Fire and Movement: The British Expeditionary Force and the Campaign of 1914

Hardcover | October 8, 2014

byPeter Hart

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The dramatic opening weeks of the Great War passed into legend long before the conflict ended. The British Expeditionary Force fought a mesmerizing campaign, outnumbered and outflanked but courageous and skillful, holding the line against impossible odds, sacrificing themselves to stop thelast great German offensive of 1914. A remarkable story of high hopes and crushing disappointment, the campaign contains moments of sheer horror and nerve-shattering excitement; pathos and comic relief; occasional cowardice and much selfless courage - all culminating in the climax of the FirstBattle of Ypres. And yet, as Peter Hart shows in this gripping and revisionary look at the war's first year, for too long the British part in the 1914 campaigns has been veiled in layers of self-congratulatory myth: a tale of poor unprepared Britain, reliant on the peerless class of her regular soldiers to bolsterthe rabble of the unreliable French Army and defeat the teeming hordes of German troops. But the reality of those early months is in fact far more complex - and ultimately, Hart argues, far more powerful than the standard triumphalist narrative. Fire and Movement places the British role in 1914 into a proper historical context, incorporating the personal experiences of the men who were present on the front lines. The British regulars were indeed skillful soldiers, but as Hart reveals, they also lacked practice in many of the requireddisciplines of modern warfare, and the inexperience of officers led to severe mistakes. Hart also provides a more accurate portrait of the German Army they faced - not the caricature of hordes of automatons, but the reality of a well-trained and superlatively equipped force that outfought the BEF inthe early battles - and allows readers to come to a full appreciation of the role of the French Army, without whom the Marne never would have been won.Ultimately Fire and Movement shows the story of the 1914 campaigns to be an epic tale, and one which needs no embellishment. Through the voices and recollections of the soldiers who were there, Hart strips away the myth to offer a clear-eyed account of the remarkable early days of the GreatWar.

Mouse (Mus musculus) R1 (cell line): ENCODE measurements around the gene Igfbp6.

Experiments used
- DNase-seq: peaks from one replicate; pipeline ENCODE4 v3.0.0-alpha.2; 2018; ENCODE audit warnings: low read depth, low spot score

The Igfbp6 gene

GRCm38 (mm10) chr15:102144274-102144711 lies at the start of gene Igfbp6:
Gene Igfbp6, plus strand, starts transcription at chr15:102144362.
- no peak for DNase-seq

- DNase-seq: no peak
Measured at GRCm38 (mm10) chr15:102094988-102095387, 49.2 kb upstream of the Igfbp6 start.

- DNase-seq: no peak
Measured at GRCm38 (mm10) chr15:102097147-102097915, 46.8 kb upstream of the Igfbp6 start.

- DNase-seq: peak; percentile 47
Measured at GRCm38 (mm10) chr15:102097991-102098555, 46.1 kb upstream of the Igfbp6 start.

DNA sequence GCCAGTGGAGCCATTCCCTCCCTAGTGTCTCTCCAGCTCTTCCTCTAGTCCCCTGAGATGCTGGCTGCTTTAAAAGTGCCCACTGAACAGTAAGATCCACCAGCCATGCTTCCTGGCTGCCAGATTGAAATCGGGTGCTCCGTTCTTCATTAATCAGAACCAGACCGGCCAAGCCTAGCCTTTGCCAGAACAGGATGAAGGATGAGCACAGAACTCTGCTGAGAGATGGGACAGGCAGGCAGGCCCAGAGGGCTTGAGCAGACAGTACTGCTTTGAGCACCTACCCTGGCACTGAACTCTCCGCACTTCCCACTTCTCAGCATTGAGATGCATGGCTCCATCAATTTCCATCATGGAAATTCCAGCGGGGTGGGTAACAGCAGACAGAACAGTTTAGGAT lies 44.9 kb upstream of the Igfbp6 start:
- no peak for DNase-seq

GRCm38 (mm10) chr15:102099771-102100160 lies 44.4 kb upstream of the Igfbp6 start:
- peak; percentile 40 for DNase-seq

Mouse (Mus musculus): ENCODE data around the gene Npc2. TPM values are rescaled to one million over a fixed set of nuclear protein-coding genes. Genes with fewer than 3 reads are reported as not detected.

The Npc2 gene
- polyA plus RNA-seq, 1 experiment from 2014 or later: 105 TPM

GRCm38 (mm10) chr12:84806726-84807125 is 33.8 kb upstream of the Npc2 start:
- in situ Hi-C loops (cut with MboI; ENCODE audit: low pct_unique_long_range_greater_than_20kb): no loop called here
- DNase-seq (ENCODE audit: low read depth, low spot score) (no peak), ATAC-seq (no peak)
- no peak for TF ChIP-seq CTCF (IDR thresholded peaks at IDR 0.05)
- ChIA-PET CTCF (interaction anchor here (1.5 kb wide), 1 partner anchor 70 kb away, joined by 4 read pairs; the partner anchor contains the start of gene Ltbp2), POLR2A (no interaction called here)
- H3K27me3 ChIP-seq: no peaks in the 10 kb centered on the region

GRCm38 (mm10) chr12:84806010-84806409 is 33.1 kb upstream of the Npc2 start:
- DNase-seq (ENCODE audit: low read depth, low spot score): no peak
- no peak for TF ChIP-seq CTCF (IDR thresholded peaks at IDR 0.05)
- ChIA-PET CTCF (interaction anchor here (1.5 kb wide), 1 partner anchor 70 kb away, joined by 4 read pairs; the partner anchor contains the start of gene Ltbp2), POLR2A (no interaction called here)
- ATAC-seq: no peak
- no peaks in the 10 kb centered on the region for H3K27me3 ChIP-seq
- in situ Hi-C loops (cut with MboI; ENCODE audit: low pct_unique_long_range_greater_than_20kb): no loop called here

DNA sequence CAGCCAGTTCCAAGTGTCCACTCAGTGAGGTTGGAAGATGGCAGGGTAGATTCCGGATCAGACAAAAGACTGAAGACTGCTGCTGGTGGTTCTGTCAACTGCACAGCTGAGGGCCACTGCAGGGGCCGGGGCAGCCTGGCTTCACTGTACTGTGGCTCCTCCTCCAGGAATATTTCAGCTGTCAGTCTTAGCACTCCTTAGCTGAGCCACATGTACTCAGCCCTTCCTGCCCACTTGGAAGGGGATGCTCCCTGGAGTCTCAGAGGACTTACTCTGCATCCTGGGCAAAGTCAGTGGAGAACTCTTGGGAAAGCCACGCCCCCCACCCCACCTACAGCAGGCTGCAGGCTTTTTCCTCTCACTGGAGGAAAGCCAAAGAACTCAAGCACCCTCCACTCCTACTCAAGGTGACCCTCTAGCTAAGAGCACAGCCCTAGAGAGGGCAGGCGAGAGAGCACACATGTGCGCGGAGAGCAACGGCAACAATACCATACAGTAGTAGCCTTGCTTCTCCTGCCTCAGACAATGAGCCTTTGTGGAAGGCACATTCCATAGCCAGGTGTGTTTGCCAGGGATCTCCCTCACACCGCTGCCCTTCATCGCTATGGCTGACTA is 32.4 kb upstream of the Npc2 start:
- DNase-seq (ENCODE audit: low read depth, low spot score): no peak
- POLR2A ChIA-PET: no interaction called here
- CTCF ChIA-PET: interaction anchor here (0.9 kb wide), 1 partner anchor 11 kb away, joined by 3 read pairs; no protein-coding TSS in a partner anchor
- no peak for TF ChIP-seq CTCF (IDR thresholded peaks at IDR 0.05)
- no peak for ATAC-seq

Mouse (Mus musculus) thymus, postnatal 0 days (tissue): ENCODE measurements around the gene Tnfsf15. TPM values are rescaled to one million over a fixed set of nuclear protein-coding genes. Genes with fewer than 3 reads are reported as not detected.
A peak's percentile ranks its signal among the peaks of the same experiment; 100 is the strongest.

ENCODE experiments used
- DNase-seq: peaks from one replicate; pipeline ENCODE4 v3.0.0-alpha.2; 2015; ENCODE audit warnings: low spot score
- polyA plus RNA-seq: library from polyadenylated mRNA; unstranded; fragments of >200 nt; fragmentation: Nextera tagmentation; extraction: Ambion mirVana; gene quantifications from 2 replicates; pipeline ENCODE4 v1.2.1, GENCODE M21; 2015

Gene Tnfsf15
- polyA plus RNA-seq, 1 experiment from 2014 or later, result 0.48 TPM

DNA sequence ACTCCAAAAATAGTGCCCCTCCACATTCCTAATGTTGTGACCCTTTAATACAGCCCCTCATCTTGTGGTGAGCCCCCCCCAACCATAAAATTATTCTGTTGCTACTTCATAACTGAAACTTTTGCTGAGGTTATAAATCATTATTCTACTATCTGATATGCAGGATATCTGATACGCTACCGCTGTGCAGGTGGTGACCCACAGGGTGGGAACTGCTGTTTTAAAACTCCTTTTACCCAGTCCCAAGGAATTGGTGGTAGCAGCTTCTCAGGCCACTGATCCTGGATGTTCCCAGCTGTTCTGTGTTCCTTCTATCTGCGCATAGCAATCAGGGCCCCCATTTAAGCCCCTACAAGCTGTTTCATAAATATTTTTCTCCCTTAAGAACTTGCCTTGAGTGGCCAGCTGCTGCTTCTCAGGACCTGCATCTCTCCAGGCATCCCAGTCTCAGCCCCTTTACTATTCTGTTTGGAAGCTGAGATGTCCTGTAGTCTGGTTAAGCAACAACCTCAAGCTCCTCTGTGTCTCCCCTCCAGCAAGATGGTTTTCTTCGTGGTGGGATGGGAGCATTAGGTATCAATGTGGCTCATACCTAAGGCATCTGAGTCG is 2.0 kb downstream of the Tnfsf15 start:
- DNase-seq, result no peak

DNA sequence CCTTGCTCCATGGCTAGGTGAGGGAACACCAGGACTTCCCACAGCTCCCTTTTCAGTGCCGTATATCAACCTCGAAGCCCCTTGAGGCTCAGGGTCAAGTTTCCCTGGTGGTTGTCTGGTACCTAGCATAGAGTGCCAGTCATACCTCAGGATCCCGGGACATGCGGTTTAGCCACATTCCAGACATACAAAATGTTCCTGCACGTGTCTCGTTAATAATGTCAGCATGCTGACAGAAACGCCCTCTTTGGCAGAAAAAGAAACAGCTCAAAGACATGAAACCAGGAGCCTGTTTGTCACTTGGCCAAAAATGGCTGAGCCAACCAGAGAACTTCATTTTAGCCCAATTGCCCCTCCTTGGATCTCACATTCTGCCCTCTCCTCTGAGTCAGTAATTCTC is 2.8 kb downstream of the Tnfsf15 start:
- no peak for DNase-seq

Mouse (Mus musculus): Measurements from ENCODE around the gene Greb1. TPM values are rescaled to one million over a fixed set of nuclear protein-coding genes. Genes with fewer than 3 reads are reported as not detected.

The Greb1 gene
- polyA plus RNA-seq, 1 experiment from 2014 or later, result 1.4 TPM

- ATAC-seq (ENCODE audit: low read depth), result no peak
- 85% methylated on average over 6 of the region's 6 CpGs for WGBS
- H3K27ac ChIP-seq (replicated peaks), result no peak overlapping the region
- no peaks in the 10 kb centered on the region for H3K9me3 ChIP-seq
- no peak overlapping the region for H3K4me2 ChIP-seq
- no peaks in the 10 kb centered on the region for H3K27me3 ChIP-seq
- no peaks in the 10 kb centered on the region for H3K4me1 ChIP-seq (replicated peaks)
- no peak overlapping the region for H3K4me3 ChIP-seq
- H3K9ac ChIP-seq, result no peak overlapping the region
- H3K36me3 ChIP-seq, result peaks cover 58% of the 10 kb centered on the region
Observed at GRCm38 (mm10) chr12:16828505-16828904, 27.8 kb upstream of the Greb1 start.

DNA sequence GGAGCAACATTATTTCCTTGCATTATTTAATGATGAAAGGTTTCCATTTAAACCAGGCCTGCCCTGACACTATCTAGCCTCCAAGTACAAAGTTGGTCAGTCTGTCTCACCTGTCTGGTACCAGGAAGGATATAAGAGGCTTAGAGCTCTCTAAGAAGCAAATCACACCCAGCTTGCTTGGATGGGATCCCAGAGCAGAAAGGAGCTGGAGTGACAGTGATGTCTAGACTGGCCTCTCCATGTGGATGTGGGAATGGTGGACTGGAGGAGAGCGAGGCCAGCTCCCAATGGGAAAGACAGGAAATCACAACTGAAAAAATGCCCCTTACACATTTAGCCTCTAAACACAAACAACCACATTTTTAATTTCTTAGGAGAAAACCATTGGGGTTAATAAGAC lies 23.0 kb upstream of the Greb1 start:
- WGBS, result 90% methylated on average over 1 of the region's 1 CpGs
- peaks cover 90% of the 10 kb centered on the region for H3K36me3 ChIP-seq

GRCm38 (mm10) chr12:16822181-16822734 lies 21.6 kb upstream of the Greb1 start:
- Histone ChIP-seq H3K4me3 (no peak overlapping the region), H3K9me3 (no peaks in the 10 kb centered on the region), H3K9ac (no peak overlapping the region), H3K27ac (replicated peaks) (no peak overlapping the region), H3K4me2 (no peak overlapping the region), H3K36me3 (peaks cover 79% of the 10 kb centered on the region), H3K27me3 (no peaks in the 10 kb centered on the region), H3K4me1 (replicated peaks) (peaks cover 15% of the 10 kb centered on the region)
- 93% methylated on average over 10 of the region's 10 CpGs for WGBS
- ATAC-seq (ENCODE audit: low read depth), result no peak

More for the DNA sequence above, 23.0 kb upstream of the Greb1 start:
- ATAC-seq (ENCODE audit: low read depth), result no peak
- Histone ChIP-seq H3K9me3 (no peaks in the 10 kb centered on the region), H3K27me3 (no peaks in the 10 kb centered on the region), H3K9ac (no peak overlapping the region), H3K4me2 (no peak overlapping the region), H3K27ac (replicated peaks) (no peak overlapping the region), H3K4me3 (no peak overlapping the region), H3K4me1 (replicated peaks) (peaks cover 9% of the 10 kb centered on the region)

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The dramatic opening weeks of the Great War passed into legend long before the conflict ended. The British Expeditionary Force fought a mesmerizing campaign, outnumbered and outflanked but courageous and skillful, holding the line against impossible odds, sacrificing themselves to stop thelast great German offensive of 1914. A remarkab...

Peter Hart is Oral Historian of the Imperial War Museum in London. He is the author of The Great War: A Combat History of the First World War; Gallipoli; The Somme: The Darkest Hour on the Western Front; and 1918: A Very British Victory.

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Format:HardcoverDimensions:480 pages, 9.25 × 6.12 × 0.98 inPublished:October 8, 2014Publisher:Oxford University PressLanguage:English

The following ISBNs are associated with this title:

ISBN - 10:0199989273

ISBN - 13:9780199989270

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Table of Contents

Preface1. Small Beginnings2. Ready For War?3. Lights Out4. The Road to Mons5. Battle of Mons6. Battle of Le Cateau7. The Great Retreat8. Battle of the Marne9. Battle of the Aisne10. Race to the Sea11. Battle of Ypres: Contact12. Battle of Ypres: Bedlam13. Life in the Trenches14. Stagnation15. Christmas Truce16. Epilogue